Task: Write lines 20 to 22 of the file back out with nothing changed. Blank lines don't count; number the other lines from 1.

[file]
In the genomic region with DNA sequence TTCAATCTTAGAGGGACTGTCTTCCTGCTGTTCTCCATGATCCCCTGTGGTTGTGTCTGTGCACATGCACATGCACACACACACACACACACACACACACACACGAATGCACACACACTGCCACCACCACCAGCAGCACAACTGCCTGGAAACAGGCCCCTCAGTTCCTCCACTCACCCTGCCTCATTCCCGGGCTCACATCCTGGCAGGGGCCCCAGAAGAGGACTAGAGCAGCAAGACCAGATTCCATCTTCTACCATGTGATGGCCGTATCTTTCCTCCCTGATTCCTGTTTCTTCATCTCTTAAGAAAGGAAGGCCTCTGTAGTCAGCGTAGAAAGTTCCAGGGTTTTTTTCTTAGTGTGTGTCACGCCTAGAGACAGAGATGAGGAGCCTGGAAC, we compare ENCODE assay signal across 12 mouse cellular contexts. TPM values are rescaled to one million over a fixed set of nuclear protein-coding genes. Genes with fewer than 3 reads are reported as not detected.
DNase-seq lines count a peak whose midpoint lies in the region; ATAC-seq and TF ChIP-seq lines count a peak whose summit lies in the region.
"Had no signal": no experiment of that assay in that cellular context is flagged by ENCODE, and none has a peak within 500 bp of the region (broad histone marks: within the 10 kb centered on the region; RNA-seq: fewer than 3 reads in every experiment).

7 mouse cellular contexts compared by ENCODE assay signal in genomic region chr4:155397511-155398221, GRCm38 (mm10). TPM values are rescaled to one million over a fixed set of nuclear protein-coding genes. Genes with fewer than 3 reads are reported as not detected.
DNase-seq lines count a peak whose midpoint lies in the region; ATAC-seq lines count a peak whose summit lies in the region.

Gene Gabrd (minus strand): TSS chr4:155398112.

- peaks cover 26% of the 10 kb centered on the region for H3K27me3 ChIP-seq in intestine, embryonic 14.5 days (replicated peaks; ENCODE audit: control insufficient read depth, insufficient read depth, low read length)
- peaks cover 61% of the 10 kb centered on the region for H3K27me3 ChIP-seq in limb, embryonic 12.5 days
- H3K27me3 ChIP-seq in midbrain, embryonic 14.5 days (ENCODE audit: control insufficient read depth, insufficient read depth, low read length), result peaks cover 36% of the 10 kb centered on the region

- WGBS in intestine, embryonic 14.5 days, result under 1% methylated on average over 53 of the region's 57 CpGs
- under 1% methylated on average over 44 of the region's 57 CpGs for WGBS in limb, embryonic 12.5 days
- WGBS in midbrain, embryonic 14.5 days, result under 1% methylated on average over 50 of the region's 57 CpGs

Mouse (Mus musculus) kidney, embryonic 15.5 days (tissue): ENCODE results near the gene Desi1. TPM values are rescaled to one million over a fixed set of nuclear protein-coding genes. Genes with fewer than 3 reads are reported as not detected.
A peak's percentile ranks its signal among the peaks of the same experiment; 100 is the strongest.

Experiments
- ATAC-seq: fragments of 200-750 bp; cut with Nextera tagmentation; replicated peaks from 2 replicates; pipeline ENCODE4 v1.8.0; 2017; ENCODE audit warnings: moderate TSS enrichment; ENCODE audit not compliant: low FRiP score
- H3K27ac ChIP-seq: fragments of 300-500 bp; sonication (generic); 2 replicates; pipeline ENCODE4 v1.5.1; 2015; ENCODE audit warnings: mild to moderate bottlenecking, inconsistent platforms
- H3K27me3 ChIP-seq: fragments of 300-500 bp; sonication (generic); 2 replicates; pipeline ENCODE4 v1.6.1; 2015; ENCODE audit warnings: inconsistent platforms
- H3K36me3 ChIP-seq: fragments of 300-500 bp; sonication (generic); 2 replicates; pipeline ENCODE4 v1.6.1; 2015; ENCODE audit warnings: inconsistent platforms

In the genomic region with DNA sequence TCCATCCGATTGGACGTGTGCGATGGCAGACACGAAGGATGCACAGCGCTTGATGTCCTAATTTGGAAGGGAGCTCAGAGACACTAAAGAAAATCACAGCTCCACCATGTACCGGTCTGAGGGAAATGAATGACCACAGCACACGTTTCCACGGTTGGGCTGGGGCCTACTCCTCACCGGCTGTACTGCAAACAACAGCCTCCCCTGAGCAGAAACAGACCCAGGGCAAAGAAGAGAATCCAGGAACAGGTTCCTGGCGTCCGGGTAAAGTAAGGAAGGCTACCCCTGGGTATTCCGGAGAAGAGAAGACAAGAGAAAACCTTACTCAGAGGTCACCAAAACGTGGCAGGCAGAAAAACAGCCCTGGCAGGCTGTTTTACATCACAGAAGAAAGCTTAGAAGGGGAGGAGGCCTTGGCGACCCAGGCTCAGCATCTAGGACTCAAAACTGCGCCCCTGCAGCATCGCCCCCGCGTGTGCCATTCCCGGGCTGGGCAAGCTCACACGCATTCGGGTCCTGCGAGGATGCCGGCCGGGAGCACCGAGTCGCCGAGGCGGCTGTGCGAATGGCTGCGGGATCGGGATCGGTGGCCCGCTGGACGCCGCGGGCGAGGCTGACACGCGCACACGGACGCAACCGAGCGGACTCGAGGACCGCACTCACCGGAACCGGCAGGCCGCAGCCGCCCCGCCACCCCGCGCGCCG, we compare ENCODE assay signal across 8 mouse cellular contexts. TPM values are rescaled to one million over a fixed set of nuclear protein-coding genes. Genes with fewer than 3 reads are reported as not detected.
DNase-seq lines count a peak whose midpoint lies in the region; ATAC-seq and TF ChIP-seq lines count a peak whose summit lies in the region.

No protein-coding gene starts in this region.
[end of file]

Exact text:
In the genomic region with DNA sequence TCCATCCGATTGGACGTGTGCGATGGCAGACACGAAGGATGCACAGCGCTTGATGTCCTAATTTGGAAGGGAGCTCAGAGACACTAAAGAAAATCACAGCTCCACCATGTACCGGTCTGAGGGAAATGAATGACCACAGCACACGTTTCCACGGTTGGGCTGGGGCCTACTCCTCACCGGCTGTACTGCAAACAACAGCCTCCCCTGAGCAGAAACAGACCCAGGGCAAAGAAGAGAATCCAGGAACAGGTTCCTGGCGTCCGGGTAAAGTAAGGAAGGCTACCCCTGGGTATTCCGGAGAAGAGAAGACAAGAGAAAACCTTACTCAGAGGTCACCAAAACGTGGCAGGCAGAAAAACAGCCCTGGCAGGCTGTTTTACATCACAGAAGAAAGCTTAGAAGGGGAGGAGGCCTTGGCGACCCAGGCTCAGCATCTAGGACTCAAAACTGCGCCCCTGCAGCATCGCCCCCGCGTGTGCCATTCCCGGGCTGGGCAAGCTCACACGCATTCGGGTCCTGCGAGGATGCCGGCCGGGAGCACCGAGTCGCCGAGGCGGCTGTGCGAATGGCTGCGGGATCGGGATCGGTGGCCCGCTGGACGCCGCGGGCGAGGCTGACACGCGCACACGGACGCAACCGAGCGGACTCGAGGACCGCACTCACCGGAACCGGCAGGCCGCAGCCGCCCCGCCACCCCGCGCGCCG, we compare ENCODE assay signal across 8 mouse cellular contexts. TPM values are rescaled to one million over a fixed set of nuclear protein-coding genes. Genes with fewer than 3 reads are reported as not detected.
DNase-seq lines count a peak whose midpoint lies in the region; ATAC-seq and TF ChIP-seq lines count a peak whose summit lies in the region.

No protein-coding gene starts in this region.